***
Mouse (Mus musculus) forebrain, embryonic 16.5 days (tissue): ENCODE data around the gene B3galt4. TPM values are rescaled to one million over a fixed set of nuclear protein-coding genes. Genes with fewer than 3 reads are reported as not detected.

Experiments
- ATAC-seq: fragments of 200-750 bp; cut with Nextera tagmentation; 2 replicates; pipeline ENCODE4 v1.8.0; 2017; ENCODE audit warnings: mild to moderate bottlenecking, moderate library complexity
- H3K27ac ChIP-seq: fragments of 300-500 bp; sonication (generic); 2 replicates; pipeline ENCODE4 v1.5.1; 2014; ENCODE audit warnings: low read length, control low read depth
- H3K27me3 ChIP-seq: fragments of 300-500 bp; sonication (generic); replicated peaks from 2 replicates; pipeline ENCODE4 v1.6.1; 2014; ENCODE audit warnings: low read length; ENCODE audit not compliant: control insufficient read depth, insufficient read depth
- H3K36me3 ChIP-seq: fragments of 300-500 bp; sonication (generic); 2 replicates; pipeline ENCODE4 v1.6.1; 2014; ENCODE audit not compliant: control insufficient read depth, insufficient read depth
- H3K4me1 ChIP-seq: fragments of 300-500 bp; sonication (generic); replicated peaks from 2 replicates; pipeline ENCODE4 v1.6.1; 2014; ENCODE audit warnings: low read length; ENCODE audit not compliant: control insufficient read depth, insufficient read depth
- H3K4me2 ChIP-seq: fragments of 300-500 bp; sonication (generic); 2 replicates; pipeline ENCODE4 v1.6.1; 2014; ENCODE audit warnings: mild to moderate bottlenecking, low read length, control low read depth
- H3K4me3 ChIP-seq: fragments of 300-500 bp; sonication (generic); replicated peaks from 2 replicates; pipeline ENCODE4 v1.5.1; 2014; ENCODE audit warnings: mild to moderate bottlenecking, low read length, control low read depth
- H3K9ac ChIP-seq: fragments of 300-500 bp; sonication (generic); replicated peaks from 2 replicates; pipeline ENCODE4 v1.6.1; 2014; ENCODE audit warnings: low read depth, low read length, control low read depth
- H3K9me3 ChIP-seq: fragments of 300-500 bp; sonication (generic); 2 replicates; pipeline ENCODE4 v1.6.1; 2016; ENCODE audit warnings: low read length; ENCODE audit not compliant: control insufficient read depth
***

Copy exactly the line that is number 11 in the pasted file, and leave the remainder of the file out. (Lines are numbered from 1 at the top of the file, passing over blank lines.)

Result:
- H3K9me3 ChIP-seq: fragments of 300-500 bp; sonication (generic); 2 replicates; pipeline ENCODE4 v1.6.1; 2016; ENCODE audit warnings: low read length; ENCODE audit not compliant: control insufficient read depth